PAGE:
However, laws vary slightly from state to state so check up on that beforehand. For example, in NSW it still has to be a legal parking space or it will be illegal, or in Victoria, laws can vary council by council. Sleeping in your car is far from ideal but it’s good to be prepared for the scenario.
Airbnb and Couchsurfing are also great apps to have downloaded and are a good buffer if you’re not quite after a hotel, but also not exactly looking to start pitching your tent or jetting off in a motorhome either.
Check up on your car beforehand
If your car breaks down in the middle of nowhere, you’re leaving yourself completely as the mercy of the mechanics. If you’re in a town with only one or two mechanics there’s not much you’re going to be able to do other than fork over whatever they ask for, not to mention the delayed time in your trip. You really just want to do anything you can to avoid something bad happening to your car, get a solid and reliable check up before you drive anywhere. Make sure you know how to change a tyre, check air pressure and oil levels and be vigilant towards any funny noises your car makes.
Don’t get lost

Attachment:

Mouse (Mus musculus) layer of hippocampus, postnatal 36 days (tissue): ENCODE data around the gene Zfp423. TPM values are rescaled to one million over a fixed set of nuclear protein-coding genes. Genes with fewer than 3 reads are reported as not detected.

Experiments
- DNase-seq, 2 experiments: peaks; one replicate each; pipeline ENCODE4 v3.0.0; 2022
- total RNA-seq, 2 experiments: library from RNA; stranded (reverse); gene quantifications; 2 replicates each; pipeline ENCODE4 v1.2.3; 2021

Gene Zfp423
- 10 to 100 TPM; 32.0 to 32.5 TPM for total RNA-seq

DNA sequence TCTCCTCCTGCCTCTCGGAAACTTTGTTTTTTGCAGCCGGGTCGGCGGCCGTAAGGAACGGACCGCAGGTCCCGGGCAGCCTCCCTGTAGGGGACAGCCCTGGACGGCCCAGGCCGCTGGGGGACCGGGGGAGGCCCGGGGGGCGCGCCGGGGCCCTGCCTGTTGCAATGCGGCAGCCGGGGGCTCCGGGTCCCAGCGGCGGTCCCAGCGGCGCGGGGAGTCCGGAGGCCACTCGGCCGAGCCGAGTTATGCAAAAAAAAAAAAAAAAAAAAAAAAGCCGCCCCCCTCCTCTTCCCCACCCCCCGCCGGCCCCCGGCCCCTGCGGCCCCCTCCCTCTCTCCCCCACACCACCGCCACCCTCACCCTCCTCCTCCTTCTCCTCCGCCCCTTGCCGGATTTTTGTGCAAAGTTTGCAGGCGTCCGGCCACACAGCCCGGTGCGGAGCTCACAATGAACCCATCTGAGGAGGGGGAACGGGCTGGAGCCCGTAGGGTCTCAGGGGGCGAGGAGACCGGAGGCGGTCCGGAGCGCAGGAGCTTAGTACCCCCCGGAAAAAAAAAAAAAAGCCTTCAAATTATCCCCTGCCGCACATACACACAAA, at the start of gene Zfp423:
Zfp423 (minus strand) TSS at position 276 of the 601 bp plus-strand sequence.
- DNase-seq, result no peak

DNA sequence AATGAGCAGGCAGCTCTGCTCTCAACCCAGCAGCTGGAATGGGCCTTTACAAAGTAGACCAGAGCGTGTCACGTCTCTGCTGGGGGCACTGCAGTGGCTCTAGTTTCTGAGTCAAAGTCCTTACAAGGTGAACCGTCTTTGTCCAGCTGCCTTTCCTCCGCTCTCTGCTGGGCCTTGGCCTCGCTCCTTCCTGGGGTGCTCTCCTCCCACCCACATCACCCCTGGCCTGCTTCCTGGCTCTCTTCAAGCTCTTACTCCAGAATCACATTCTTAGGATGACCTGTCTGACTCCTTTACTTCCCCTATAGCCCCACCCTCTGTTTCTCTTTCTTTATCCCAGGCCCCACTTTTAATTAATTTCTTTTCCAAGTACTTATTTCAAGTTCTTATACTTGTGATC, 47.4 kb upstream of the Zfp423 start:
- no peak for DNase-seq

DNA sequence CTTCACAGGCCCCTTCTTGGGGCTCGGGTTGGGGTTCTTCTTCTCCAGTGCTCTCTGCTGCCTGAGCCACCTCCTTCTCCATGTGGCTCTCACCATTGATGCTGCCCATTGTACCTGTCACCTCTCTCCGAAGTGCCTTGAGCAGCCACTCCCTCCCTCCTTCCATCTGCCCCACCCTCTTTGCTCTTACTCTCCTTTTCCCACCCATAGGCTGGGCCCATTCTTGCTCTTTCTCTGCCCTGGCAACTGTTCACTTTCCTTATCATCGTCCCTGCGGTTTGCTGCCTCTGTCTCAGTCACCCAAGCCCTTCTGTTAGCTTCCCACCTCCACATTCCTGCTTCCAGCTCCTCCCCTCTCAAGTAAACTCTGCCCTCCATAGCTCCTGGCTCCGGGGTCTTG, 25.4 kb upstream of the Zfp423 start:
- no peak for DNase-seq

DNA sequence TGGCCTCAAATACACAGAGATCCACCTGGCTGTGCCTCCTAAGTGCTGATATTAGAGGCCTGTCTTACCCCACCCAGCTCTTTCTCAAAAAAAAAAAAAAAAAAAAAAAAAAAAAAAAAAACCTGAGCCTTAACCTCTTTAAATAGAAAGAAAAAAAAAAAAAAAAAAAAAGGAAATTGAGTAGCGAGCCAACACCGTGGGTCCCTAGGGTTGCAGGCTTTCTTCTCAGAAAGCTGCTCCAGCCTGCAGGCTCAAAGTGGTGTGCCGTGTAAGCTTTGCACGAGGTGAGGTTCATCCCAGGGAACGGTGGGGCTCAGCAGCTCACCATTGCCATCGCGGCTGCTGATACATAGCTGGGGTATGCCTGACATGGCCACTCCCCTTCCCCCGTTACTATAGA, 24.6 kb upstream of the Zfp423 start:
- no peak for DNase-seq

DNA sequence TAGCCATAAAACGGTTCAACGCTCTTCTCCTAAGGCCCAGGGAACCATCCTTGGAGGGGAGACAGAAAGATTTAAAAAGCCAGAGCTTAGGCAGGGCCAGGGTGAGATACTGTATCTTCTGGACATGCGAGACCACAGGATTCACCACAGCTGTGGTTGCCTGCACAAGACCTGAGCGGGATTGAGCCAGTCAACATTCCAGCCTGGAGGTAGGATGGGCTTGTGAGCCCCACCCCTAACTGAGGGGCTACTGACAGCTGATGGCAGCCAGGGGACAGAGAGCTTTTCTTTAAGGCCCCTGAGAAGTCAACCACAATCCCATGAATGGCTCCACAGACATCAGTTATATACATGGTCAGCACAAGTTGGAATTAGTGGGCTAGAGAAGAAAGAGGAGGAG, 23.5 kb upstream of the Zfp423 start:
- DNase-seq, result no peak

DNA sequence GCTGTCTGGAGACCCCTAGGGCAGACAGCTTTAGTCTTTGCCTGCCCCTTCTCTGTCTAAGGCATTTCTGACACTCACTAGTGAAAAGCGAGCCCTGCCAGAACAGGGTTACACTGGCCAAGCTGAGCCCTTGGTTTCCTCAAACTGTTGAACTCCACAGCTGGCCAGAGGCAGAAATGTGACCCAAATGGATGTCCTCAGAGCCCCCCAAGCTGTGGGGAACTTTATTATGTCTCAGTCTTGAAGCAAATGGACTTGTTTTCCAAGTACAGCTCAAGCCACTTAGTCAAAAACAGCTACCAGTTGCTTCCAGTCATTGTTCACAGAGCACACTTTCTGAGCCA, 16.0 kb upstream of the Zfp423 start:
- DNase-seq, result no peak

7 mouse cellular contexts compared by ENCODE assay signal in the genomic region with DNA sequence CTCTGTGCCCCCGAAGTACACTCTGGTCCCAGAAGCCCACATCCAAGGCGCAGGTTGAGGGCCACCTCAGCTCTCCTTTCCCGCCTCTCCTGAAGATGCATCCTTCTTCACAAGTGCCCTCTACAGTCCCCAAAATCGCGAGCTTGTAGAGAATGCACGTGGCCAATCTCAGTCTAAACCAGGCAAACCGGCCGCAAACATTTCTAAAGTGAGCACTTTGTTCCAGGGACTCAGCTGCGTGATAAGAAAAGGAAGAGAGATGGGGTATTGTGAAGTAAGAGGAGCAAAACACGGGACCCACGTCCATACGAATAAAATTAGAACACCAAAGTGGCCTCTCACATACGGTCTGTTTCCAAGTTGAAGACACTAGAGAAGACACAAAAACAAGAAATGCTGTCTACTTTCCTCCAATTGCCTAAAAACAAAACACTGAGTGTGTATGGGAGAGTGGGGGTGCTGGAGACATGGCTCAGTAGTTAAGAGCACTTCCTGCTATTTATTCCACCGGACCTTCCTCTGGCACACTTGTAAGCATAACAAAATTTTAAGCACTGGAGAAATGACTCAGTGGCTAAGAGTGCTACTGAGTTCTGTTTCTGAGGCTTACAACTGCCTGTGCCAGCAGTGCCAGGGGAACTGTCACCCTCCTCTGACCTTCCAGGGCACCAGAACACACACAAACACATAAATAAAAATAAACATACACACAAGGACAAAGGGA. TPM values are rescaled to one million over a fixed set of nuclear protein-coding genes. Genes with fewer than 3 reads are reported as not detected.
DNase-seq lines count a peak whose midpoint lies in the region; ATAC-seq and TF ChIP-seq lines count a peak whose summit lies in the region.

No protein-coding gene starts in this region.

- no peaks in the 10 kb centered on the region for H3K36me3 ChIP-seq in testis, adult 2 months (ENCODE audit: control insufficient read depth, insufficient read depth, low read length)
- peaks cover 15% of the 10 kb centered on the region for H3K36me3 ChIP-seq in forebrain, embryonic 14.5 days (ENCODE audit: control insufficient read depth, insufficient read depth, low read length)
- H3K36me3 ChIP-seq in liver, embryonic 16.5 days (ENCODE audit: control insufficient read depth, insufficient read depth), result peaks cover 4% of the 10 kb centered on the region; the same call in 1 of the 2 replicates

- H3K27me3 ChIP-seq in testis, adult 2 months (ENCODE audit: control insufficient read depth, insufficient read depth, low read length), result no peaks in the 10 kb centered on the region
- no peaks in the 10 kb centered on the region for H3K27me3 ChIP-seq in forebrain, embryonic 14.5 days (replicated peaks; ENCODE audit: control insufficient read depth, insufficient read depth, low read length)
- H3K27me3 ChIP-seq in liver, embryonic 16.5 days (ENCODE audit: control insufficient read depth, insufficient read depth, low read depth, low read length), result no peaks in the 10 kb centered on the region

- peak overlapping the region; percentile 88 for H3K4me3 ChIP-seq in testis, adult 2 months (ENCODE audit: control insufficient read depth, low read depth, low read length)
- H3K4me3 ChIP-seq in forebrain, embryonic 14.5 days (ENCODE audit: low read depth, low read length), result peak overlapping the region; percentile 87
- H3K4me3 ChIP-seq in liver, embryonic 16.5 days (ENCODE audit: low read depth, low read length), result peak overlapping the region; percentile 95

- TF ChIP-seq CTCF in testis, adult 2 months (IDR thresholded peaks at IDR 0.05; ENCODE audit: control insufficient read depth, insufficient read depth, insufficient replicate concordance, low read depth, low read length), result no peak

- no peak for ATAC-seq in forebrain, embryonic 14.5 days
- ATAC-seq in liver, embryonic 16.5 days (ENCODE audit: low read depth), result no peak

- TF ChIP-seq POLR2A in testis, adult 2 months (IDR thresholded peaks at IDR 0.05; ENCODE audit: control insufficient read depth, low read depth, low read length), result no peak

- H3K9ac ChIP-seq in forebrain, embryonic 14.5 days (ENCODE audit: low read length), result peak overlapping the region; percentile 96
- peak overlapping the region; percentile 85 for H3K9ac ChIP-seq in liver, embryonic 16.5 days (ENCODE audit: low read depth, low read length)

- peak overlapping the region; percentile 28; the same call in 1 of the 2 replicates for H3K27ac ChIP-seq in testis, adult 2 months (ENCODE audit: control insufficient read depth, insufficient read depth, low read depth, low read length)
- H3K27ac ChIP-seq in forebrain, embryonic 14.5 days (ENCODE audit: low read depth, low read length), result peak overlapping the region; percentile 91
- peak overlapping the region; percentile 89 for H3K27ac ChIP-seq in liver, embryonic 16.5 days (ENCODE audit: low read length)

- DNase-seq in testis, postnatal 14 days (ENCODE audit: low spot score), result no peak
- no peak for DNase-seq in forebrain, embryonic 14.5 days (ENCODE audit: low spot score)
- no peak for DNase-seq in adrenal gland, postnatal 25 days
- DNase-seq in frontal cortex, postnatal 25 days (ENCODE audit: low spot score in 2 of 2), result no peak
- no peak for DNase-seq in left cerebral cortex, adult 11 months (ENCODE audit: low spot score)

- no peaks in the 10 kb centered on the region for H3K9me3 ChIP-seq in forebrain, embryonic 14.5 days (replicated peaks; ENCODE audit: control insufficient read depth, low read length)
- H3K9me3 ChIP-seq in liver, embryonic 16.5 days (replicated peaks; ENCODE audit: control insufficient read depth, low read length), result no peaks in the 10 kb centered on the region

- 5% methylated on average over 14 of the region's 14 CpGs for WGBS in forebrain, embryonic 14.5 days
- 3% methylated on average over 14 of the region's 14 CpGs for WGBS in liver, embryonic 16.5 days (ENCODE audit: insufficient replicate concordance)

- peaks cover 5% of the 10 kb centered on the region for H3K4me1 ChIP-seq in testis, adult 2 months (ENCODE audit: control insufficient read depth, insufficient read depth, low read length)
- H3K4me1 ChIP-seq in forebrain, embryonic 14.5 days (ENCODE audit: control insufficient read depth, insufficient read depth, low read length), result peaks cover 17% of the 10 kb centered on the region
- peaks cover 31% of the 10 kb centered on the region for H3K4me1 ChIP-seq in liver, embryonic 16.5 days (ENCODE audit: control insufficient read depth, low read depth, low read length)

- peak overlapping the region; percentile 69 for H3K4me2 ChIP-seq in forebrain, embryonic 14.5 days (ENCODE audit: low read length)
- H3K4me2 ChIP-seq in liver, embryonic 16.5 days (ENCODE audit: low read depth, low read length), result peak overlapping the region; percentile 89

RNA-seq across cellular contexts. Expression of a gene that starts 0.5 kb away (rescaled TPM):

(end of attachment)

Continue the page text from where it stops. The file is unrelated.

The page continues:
In the age of smartphones you would think it’s hard to get lost. But a couple wrong turns into a no reception area and it can happen quite quickly. Pre-planning your driving routes will reduce your chance of getting lost as well as save on gas. Downloading offline maps of the areas you’re going to will also help if you veer in the direction. Even an old fashioned mapbook is a good back up for the nightmare scenario of being on a dark road, with no phone charge.
There are plenty of destinations and experiences around Australia that are worth a bit of investment, but so many of the absolute best things to do are completely free. While particularly big cities will often have free galleries and events, a real treasure of Australia is its national parks. No one is charging you to submerge yourself in a waterfall, relax amongst grazing kangaroos and hike to the top of mountains. The more you spend out of cities and in the national parks, the more money you’ll save and the more adventures you’ll savour.
Don’t rule out flying
Domestic flying in Australia is extremely reasonable. Depending on how far you’re going, you might actually be spending more on gas and accommodation than you would be on flying closer to your end destination, then renting a car. Keep an eye on flights, skyscanner.com.au is your best bet for finding the cheapest available, and if you want to head to an opposite corner of the country, consider flying there and then beginning your road trip.